The daily Nebraskan. ([Lincoln, Neb.) 1901-current, January 29, 1998, Page 4, Image 4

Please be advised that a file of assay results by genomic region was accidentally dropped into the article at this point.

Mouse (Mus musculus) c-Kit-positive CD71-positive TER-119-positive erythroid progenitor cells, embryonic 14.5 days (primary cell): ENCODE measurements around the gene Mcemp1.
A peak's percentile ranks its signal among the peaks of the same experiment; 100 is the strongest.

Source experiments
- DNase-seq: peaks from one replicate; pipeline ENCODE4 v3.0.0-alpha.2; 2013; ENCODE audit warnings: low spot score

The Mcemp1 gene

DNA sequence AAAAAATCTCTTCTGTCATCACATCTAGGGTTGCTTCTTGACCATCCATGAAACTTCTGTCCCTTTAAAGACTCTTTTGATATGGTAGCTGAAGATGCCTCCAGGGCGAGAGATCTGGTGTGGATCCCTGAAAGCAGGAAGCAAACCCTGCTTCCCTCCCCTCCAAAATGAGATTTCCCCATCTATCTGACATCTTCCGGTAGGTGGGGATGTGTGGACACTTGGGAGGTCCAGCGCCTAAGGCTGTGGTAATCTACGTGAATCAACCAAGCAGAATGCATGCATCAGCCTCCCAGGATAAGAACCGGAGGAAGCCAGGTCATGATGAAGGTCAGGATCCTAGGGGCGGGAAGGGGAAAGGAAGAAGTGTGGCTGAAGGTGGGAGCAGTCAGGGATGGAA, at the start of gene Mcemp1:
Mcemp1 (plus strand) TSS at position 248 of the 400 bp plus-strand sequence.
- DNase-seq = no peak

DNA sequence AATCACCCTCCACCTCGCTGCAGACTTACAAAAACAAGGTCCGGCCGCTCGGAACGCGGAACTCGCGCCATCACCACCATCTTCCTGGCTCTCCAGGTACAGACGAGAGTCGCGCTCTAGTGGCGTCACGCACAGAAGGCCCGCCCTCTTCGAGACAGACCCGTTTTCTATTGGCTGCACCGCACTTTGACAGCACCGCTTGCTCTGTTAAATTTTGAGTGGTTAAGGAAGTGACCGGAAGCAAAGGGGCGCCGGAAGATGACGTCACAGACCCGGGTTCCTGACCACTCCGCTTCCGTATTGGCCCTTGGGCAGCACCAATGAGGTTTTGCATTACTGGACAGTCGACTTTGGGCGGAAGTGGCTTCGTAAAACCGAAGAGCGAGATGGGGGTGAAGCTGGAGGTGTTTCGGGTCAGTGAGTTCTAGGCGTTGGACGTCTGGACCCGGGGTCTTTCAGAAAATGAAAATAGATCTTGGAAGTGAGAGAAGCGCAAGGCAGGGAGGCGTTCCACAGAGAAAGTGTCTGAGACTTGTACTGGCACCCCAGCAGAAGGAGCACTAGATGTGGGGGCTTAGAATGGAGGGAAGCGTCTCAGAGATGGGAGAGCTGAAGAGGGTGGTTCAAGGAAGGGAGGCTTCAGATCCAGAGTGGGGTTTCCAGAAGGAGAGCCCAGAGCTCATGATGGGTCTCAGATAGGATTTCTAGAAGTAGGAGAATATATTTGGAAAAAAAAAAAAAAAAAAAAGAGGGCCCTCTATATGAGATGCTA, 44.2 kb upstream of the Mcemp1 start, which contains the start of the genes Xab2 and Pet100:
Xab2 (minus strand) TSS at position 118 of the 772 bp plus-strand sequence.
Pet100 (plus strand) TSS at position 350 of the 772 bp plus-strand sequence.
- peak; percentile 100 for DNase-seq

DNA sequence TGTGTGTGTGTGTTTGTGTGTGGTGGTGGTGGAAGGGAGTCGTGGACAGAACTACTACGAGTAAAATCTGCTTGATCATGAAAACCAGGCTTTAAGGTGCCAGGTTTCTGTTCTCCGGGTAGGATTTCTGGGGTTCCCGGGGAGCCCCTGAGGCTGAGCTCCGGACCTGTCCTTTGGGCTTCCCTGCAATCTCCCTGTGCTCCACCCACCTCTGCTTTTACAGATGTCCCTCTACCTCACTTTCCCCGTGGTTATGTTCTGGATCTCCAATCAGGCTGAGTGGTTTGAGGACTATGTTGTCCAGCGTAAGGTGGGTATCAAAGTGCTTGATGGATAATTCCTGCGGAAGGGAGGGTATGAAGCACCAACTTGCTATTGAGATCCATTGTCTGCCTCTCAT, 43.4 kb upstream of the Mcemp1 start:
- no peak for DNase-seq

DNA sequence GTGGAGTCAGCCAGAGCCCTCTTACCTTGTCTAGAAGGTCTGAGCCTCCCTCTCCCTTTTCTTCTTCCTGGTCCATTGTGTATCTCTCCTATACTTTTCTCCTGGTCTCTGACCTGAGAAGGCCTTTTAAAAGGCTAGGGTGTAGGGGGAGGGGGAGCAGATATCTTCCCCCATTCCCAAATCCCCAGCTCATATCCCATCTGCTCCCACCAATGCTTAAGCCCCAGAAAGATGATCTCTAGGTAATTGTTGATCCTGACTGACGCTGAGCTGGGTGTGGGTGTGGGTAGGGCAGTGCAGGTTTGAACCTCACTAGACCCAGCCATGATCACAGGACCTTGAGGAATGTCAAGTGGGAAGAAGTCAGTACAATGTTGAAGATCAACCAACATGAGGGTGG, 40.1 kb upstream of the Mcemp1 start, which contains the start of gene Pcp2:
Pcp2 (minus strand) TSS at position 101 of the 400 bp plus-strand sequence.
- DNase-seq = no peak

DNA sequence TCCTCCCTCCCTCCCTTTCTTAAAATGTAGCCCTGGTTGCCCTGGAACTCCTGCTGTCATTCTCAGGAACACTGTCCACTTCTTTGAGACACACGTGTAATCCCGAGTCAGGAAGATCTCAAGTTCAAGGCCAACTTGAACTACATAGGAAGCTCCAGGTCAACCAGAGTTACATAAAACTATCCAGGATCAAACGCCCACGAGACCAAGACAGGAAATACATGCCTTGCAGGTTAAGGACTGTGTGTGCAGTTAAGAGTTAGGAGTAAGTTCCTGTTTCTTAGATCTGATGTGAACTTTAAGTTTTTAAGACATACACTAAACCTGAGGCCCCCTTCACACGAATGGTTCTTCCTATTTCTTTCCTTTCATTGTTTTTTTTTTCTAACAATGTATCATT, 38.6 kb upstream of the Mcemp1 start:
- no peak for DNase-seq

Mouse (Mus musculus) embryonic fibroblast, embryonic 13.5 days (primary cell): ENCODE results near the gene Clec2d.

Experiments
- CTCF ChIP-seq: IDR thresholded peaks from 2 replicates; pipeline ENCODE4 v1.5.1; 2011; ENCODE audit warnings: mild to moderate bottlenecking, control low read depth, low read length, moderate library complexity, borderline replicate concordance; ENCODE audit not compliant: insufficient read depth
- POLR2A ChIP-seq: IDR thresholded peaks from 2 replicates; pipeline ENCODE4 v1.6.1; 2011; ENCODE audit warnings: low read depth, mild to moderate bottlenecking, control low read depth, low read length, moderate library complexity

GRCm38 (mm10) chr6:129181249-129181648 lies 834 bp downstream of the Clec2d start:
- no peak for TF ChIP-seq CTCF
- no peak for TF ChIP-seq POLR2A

EDITOR Paula Lavigne OPINION EDITOR Joshua Gillin EDITORIAL BOARD Brad Davis Erin Gibson Shannon Heffelfmger Chad Lorenz Jeff Randall 1 — Our VIEW Stopping the drain Legislation won’t make Nebraskan students stay As thousands of students stream through the gates of academia every semester, they also walk across the state borders for new, promising futures in other cities far, far away. It is a phenomenon now popularly known as the “brain drain.” But now, Gov. Ben Nelson, Sen. Jon Bruning and the Nebraska Legislature are hoping to pass LB 1176, a desperate attempt to lure students into living the good life. About $2 million would be used to create 200 to 300 scholarships available for Nebraska students to attend accredited Nebraska colleges and universities. The scholarships would pay half the eligible students’ tuition or up to $5,000. But wait, there’s more. The recipients would then have to com plete an internship at a participating Nebraska business, then remain in Nebraska to work for three years after graduation. This new bill is aptly named the “brain gain” bill. The quintessential question remaining, though, is if there is no place like Nebraska, why does no one want to stay here? The answer is quite simple: There’s noth ing here for young people to stay for. The largest urban center of the state is largely scorned by the rest of the state. Locally owned businesses focus on farming, irriga tion, pesticides, beef packing or agriculturally related concepts. There are no big-name pro fessional sports franchises..Wefeave a small _stat6um*ersity system, aridthefhostexciting thing the state can producers a college football team that regularly duels for supremacy with three teams from Florida alone. In short, there’s nothing that would make a young person want to stay here. This is a breadbasket state. Nebraska’s pri mary reason for existing is to provide suste nance for the rest of the nation and, unfortu nately, it doesn’t take too many people to do that with today’s technological advancements Nelson and Bruning hope to win the hearts and census points of young Nebraskans, but they have to realize most of the students who would apply for these schol arships would be planning on staying in Nebraska anyway. All this plan would do is guarantee a job somewhere other than their hometown’s co-op. The money used in the hopes of retaining students would only be providing another test on which students could milk the government for tuition money. If the governor and the Legislature want to keep Nebraskans as Nebraskans, they would be wiser spending their money on maintaining Nebraska’s unspoiled plains parks, clean air and safe, crime-free towns. Many Nebraskans now tend to be former res idents who missed the good life and returned later in life from wherever they had moved to. That may be a better idea than planning three years of indentured servitude for our college graduates. Editorial Policy Unsigned editorials are the opinions of the Spring 1998 Daily Nebraskan. They do not necessarily reflect the views of the University of Nebraska-Lincoln, its employees, its student body or the University of Nebraska Board of Regents. A column is solely the opinion of its author. The Board of Regents serves as publisher of the Daily Nebraskan; policy is set by the Daily Nebraskan Editorial Board. The UNL Publications Board, established by the regents, supervises the production of the paper. According to policy set by the regents, responsibility for the editorial content of the newspaper lies solely in the hands of its student employees. Letter Pti icy The Daily Nebraskan welcomes brief letters to the editor and guest columns, but does not guarantee their publication. The Daily Nebraskan retains the right to edit or reject any material submitted. Submitted material becomes property of the Daily Nebraskan and cannot be returned. Anonymous submissions will not be published. Those who submit letters must identify themselves by name, year in school, major and/or groups affiliation, if any. Submit material to: Daily Nebraskan, 34 Nebraska Union, 1400 R St. Lincoln, NE. 68588-0448. E-mail: email@example.com. Haney’s VIEW /’^-Dee'do/Ktoil yews. youW "A (6eeM OOfc CKW1, (,«kPm*> Swci» J r A*o*to ftewe C^stjMwfe teseswv? \TkK0> CW«ft, UKC 1Rfc ^ CAUCt* W/° ^ I \ V* we dfpe*. '**'? NeW/ , / \ CgAP 'TACVJlA*. Pt*Vttfe& ! 0 / PsitnooMHh “0Anw0twwc*SwfrrifruTp /^ \ k» “rteait*v- W/ere" p»* ^iL~^i( „ , ^Xrrfoik k&'tmwT/ jv,° p^ ■WMJS^^lmc wifi V; DN LETTERS Seeing red “My name is Katya Ovcharenko, but you may have to take a phonetics course to pronounce it,” as she says in her first article. What? No, actually Katya, I’d hope that just asking would do the trick. In her article she gives us all a culture les son and informs us that “Soviets” indeed do have writing utensils (History lesson, Wednesday). Most of us assume that much of the former world power. However, it is arrogant to assume that everyone automatically knows everything about Russia (oops! I said it). The key here is to lose this defen sive attitude, probably fostered by some perceived, remaining Cold War sentiment among people our age (who were most likely more interested in “Sesame Street” and Lucky Charms than bomb threats) and answer their questions. Sure it can be annoying, even appalling, when people ask if Nebraskans still parade around in cov ered wagons and “are we scared of the Injuns,” but taking offense at such things, like a childhood pen pal’s hon est inquiry, is useless. If they are asking at all, they are, in fact (SHOCK) inter ested in learning about you and your country. Relax; a little patience is in order. Sara Hossaini freshman broadcasting In defense of the father... I am writing in response to Anthony Colman’s editorial “A cross to bear” (Wednesday). The folly of your article lies in the fact that you do not separate the message of Christianity from the people who claim to be its teachers. As humans we have our own view of the world sepa rate from others. Some people try to use the Bible and the messages of Christ as justification for their actions. Of course, you do die same thing with your quote from Peter 1 “Servants, be subject to your masters with all fear.” This quote does not deal implicitly or explicitly with slavery, and it is stupid for either side of the issue to use it as such. I find it hard to believe that people i-—-— do not agree with many of the Bible’s teachings. How about “Do unto others as you would have done unto you?” Jesus was never about hanging with the rich and famous but instead devoted his time to the lepers, prostitutes and tax collectors. He always brought a message of hope for the downtrodden and a message of wrath for the self righteous. “The first shall be last and the last shall be first,” or maybe this old favorite, “Blessed are the meek for they shall inherit the Earth.” I would be remiss if I did not point out the hypocrisy that is prevalent in your article: Condemn and stereotype those that you claim condemn and stereotype. That’s pretty funny from someone as presumably intelligent as you are. But this is the problem with moral relativism: It excludes just as if it didn’t preach against exclusion. It has a built in logical fallacy that leads to hypocrisy. Don’t get me wrong, though. There are those Christians who wrongly use the Bible as a guidebook for the judg ment of humanity. To those people and to you, also, Anthony, I say “Judge not lest ye be judged.” The golden rule ain’t for nothing. Joe Fraas sophomore secondary education and English ... the son... I happen to agree that Christianity has made its share of mistakes. However, that does not mean that we should abandon all faith. I have trouble with the line of reasoning that we should end Christianity because of some mistakes in the past. If that line of reasoning holds, then we should end science. How many scientists believed that the world was flat? How about medicine? How many people die on operating tables every year? To say that we should end an insti tution because of some mistakes is ridiculous. So, you ask, how do we judge the value of an institution? I think we should look at what they do right. So what does Christianity do right? It provides food for the hungry (Mother Teresa) and clothes for the naked (Salvation Army). Christianity has filled the spiritual need of 1.5 BIL LION people around the world. We can argue until we are all blue in the face, but the fact is that Christianity is filling a need in the world, and is here to stay. Jeremy Penn sophomore secondary education ... and the holy ghost Another group was attacked today in the DN. * ^ t ^ Yes, today’s subject of attack were the Christians, in Anthony Colman’s column entitled, “A cross to bear.” While Colman does make some very good points in the column about orga nized religion’s oppression of certain groups in our society, he somehow fails to see his own generalization of a group which is much too large to even possibly be as homogeneous as he would have us believe. Colman frequently quotes the Bible. This bothers me because, first of all, the Bible is not a historical docu ment, and second of all, because the Catholic Church and most Protestant churches are not fundamentalists, as they have been throughout history. Everyone knows the colorful history of the Catholic Church; His implication that the past equals the present is some what insulting. I agree that Christianity as an orga nized religion is unaccepting and oppressive, but those of us who still believe attend church not because we are ready to have beliefs crammed down our throats, but because we hope to gain something, some understand ing of ourselves and our actions that goes beyond science. I consider myself a Christian, and yet I am accepting of groups and actions that the church has called wrong. Does that make me a hypocrite? One last point: Christianity is a broad and varied religion with hun dreds of separate denominations with differing belief systems. To group them all together as one and denounce diem is to defeat your own point. Your accusations will not cause me to let go of my “timeworn” faith, and I would guess that a lot of others feel the same way. Dan Rempe sophomore computer science and German 1^5. I .